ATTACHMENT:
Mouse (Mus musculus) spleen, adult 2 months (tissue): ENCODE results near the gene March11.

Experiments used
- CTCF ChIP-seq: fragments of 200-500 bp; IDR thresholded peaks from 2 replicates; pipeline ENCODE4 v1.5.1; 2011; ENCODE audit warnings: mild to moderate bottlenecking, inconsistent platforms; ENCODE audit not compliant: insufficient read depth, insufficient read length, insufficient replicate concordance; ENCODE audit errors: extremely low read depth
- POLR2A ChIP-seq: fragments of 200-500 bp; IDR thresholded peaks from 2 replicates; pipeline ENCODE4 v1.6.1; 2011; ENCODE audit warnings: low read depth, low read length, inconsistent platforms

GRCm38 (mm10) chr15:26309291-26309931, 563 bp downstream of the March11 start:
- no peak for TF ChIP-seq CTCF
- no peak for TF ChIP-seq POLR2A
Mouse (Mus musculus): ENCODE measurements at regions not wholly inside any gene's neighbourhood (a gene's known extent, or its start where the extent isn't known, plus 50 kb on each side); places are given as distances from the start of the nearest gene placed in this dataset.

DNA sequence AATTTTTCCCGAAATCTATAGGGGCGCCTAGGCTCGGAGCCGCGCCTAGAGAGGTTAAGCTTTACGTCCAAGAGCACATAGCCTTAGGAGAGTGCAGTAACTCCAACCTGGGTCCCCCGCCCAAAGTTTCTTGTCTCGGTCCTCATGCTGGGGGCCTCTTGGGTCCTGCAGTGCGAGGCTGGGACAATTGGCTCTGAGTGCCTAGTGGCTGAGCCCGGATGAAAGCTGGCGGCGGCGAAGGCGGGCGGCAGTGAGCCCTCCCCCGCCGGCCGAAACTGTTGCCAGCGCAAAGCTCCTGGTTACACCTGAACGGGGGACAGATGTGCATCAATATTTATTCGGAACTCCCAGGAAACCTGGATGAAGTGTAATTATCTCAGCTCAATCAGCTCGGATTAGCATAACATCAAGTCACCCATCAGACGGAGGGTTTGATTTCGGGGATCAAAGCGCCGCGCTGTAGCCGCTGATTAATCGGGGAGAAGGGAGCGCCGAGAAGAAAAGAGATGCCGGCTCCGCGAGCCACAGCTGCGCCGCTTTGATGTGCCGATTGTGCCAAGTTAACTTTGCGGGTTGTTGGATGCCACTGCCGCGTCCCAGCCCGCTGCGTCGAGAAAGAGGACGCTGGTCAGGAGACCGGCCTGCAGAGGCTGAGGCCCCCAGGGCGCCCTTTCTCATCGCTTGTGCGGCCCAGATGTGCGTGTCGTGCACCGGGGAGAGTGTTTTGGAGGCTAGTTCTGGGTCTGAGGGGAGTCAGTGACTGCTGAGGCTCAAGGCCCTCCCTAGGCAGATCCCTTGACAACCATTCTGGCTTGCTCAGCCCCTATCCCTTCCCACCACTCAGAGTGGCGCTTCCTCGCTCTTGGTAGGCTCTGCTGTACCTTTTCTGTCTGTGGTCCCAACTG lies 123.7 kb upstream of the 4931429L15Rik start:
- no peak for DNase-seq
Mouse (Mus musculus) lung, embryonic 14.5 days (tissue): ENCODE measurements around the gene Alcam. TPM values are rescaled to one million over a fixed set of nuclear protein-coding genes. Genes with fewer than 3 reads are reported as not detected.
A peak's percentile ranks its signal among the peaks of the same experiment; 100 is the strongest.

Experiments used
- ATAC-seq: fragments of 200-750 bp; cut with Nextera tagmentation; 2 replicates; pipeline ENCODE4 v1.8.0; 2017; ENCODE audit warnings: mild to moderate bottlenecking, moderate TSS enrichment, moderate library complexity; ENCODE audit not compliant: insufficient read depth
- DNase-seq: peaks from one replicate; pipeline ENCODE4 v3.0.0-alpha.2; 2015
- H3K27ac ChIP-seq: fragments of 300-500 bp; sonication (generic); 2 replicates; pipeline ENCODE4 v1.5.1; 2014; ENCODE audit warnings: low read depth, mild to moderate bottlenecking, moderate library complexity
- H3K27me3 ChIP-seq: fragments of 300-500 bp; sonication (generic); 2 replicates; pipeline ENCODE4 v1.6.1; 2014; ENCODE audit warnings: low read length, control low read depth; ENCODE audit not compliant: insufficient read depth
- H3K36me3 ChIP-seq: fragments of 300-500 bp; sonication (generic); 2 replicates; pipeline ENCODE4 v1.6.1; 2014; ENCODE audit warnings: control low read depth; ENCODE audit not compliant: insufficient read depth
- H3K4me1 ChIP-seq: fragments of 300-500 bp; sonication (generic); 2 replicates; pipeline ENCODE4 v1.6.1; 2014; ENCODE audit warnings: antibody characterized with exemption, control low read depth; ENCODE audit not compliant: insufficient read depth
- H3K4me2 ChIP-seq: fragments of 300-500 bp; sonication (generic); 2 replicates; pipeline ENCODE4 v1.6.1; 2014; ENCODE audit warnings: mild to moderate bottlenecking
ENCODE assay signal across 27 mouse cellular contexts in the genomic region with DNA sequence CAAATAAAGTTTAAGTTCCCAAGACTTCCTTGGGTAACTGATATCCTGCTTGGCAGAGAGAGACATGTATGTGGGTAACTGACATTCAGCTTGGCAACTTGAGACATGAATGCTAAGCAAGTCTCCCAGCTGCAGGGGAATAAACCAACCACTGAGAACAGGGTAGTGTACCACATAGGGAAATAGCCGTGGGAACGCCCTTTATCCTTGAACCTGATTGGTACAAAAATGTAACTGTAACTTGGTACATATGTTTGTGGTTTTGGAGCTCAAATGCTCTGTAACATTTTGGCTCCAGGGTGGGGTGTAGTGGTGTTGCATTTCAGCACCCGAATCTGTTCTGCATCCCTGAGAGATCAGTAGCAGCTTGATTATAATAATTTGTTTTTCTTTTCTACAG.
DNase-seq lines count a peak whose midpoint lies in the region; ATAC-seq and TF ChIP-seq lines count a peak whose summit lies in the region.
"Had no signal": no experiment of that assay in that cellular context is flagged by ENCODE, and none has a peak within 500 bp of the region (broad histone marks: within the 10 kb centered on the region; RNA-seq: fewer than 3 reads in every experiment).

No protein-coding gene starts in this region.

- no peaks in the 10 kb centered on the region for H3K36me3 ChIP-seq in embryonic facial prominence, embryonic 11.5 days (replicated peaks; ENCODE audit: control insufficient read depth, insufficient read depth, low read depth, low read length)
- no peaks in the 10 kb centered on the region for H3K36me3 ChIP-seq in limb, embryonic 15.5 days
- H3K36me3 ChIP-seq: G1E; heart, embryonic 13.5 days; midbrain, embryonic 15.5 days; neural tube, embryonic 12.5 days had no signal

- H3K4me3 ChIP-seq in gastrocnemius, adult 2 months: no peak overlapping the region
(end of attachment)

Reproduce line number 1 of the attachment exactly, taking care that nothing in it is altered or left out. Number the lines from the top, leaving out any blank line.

Mouse (Mus musculus) spleen, adult 2 months (tissue): ENCODE results near the gene March11.